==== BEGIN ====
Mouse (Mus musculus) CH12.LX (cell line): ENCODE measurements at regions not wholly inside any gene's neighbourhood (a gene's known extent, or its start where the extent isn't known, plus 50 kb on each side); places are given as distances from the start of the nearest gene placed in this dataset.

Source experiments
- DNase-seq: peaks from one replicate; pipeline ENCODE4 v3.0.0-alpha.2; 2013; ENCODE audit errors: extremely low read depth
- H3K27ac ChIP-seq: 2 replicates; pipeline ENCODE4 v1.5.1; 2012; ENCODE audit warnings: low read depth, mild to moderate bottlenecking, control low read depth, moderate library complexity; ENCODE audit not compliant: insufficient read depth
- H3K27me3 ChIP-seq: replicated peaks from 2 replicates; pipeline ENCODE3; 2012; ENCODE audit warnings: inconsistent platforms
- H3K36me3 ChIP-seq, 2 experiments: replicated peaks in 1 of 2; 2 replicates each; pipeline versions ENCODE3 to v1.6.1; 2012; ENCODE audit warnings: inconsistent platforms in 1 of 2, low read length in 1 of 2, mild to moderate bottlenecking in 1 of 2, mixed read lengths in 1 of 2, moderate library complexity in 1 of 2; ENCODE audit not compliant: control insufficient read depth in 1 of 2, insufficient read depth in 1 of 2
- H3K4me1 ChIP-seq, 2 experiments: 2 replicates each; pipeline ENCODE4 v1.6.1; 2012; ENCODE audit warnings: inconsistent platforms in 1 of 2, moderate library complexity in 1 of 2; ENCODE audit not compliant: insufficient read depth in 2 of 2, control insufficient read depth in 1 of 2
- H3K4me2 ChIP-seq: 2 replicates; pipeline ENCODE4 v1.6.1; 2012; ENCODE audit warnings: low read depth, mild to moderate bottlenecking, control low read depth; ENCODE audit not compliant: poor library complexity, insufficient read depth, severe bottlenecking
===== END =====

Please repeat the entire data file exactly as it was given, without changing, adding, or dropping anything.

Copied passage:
Mouse (Mus musculus) CH12.LX (cell line): ENCODE measurements at regions not wholly inside any gene's neighbourhood (a gene's known extent, or its start where the extent isn't known, plus 50 kb on each side); places are given as distances from the start of the nearest gene placed in this dataset.

Source experiments
- DNase-seq: peaks from one replicate; pipeline ENCODE4 v3.0.0-alpha.2; 2013; ENCODE audit errors: extremely low read depth
- H3K27ac ChIP-seq: 2 replicates; pipeline ENCODE4 v1.5.1; 2012; ENCODE audit warnings: low read depth, mild to moderate bottlenecking, control low read depth, moderate library complexity; ENCODE audit not compliant: insufficient read depth
- H3K27me3 ChIP-seq: replicated peaks from 2 replicates; pipeline ENCODE3; 2012; ENCODE audit warnings: inconsistent platforms
- H3K36me3 ChIP-seq, 2 experiments: replicated peaks in 1 of 2; 2 replicates each; pipeline versions ENCODE3 to v1.6.1; 2012; ENCODE audit warnings: inconsistent platforms in 1 of 2, low read length in 1 of 2, mild to moderate bottlenecking in 1 of 2, mixed read lengths in 1 of 2, moderate library complexity in 1 of 2; ENCODE audit not compliant: control insufficient read depth in 1 of 2, insufficient read depth in 1 of 2
- H3K4me1 ChIP-seq, 2 experiments: 2 replicates each; pipeline ENCODE4 v1.6.1; 2012; ENCODE audit warnings: inconsistent platforms in 1 of 2, moderate library complexity in 1 of 2; ENCODE audit not compliant: insufficient read depth in 2 of 2, control insufficient read depth in 1 of 2
- H3K4me2 ChIP-seq: 2 replicates; pipeline ENCODE4 v1.6.1; 2012; ENCODE audit warnings: low read depth, mild to moderate bottlenecking, control low read depth; ENCODE audit not compliant: poor library complexity, insufficient read depth, severe bottlenecking